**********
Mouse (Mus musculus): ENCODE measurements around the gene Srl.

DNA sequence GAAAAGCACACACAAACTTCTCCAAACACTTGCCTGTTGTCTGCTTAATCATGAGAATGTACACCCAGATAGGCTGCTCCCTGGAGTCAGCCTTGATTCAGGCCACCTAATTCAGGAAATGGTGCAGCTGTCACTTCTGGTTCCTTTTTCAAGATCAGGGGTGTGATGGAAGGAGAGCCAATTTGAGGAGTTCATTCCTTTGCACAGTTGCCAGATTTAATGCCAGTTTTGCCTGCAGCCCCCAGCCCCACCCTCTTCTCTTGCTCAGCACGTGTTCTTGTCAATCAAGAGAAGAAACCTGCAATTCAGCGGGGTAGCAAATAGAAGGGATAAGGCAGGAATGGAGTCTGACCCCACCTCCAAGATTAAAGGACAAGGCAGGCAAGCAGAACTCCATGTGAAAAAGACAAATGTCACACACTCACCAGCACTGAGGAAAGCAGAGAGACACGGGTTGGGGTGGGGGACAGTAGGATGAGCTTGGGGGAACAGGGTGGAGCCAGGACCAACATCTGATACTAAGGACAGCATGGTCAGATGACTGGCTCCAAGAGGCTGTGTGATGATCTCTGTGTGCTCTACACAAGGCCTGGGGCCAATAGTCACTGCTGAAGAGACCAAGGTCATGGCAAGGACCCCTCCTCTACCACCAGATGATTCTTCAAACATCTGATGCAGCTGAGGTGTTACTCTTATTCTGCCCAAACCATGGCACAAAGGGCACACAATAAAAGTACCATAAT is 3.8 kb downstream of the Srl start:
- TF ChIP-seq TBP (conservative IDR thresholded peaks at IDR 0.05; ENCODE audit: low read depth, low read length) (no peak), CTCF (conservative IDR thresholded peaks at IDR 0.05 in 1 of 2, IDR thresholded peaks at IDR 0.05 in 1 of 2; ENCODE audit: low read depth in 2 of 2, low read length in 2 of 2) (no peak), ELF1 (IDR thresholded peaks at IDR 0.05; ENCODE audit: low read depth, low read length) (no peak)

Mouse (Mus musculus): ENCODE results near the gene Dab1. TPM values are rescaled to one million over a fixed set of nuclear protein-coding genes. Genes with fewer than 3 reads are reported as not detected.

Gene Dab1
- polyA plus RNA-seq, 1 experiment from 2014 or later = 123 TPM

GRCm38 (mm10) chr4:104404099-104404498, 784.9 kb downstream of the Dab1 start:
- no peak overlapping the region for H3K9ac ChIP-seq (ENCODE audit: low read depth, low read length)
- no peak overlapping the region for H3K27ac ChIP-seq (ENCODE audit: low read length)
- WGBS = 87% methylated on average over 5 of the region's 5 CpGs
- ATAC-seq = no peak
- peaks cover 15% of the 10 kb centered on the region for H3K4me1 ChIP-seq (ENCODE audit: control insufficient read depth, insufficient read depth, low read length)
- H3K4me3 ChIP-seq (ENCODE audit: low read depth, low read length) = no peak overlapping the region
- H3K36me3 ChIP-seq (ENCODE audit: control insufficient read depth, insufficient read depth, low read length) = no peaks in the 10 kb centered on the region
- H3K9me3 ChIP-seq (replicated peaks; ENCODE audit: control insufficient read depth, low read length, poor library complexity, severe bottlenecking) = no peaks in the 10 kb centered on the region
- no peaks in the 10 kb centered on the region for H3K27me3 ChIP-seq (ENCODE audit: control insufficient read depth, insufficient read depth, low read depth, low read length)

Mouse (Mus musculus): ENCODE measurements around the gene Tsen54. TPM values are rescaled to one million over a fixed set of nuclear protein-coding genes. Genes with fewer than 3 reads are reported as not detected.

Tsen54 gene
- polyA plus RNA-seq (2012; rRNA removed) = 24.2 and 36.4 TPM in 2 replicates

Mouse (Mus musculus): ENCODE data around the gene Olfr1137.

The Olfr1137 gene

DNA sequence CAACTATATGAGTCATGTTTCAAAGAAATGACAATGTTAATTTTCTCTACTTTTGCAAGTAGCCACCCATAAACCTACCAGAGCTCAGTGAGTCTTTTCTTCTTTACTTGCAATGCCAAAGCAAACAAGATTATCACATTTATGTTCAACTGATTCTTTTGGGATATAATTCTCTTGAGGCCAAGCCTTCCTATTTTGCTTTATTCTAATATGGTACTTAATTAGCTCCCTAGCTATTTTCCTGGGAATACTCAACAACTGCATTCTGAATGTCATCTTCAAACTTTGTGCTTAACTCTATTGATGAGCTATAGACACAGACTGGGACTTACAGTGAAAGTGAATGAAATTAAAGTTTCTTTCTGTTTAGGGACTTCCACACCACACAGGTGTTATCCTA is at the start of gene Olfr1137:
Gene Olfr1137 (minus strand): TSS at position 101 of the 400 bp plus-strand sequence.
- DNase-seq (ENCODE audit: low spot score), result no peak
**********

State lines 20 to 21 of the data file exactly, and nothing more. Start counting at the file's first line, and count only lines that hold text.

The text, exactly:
Mouse (Mus musculus): ENCODE data around the gene Olfr1137.

The Olfr1137 gene